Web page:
You responded with: "Are you saying the requirements of the Residential Lead-Based Paint Hazard Reduction Act of 1992 are often ignored or cirumvented in Real Estate transactions?

    They are obligated to disclose if the structure was built before 1978.
    "



    I simply pointed out that listings and verbal statements are not "disclosures".

    That is all.
     
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  10. rivamonzter

    rivamonzter Law Topic Starter New Member

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    I said: In reviewing the contract the sellers certify that lead paint disclosure is "N/A" presumably because the house was supposedly built after 1978.

    Someone responded with: Never believe anything you see in the listing or anything any sellers or realtors "tell" you without verifying it.

    Did you even read the op? Nobody claimed listings and verbal statements are disclosures. I can't even see what you think that added to the conversation

     
    Last edited: Feb 24, 2021
  11. Zigner

    Zigner Well-Known Member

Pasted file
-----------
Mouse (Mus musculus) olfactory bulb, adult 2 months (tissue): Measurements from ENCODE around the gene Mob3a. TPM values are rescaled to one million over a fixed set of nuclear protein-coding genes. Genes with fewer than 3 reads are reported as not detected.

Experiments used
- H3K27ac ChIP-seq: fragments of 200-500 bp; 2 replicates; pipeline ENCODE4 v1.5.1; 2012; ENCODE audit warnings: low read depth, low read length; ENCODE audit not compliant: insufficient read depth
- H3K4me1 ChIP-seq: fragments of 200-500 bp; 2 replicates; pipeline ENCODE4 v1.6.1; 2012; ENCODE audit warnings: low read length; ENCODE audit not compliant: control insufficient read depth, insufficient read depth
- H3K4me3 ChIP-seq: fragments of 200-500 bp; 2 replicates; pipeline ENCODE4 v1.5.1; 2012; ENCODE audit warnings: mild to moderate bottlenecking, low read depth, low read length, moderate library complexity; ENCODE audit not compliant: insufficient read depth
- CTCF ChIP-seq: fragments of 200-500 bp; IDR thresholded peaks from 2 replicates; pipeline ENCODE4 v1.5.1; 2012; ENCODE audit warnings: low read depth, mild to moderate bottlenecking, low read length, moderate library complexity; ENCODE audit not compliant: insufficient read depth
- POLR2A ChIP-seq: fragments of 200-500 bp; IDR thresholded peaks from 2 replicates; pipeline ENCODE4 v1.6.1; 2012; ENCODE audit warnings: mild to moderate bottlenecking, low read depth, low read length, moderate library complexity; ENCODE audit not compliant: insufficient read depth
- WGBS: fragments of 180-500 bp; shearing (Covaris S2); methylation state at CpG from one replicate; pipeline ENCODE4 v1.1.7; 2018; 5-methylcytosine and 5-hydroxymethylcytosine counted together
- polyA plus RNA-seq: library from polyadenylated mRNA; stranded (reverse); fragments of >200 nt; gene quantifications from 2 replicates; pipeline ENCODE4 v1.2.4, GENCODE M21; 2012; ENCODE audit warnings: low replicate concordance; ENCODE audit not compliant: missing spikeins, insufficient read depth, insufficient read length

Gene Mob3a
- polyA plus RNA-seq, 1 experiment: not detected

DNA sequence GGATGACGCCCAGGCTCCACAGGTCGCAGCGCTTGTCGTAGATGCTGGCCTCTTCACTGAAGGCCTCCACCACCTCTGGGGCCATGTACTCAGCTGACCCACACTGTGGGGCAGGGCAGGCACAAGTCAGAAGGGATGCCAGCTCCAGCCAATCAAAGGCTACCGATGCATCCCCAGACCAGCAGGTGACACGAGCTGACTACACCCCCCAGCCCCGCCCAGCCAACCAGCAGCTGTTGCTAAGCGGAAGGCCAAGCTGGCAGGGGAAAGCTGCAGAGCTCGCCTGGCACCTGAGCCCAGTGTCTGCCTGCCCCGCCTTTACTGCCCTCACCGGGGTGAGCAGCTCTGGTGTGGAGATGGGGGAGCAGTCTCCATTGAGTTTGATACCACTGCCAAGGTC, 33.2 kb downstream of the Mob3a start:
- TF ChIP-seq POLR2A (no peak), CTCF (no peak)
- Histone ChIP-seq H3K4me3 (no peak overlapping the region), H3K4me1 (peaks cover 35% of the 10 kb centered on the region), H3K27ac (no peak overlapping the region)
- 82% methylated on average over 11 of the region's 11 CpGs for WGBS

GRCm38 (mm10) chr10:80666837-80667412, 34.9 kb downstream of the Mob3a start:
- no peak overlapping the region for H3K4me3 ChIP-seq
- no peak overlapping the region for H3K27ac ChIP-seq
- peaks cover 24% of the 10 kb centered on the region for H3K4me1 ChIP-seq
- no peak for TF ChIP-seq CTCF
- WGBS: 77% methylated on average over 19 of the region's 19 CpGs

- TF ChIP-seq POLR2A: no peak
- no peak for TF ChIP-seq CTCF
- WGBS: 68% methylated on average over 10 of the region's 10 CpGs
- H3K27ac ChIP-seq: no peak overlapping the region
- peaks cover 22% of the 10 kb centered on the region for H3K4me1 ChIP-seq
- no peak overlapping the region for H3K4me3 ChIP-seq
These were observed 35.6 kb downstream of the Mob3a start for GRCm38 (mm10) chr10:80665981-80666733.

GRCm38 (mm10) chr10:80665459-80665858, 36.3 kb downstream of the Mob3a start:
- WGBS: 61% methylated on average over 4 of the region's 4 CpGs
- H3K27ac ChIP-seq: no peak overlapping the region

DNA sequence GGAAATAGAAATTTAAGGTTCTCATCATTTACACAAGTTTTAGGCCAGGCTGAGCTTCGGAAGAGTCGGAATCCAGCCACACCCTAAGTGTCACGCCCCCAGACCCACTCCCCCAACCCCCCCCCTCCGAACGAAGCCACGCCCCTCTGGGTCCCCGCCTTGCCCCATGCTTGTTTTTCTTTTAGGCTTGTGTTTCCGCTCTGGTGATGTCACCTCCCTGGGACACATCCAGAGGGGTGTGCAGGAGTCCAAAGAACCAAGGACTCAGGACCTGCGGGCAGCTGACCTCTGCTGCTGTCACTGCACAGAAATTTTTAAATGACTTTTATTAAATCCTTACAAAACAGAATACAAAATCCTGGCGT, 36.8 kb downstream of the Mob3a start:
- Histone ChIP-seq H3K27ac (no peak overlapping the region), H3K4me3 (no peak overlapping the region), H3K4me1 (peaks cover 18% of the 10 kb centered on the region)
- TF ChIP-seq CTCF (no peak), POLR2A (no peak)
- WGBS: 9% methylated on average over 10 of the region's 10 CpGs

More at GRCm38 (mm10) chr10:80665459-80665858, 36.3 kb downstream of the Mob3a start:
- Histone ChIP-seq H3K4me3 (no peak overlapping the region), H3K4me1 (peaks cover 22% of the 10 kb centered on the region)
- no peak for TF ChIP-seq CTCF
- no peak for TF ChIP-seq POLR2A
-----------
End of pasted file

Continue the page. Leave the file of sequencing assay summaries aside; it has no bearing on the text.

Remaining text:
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    Best of luck to you.
     
  12. adjusterjack

    adjusterjack Super Moderator

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    No, not saying that at all.

    They might not know, they might guess, they might lie, realtors might rely on what they are told, the MLS could have errors.

    My point is that it's up to the buyer to verify everything he/she is "told" or reads and there are ways to do it.
     
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  13. Zigner

    Zigner Well-Known Member

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    I'll make another comment. If something is so critical to you, it behooves you to verify it for yourself. One shouldn't rely on others for something that is critical.
     
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  14. rivamonzter

    rivamonzter Law Topic Starter New Member

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    The point of the home inspection.
     
  15. Zigner

    Zigner Well-Known Member

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    A home inspection may catch some things, but you can't rely on it alone if something is really important. Heck, if the home inspector makes a mistake, you're generally only able to get back the cost of the inspection.
     
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  16. adjusterjack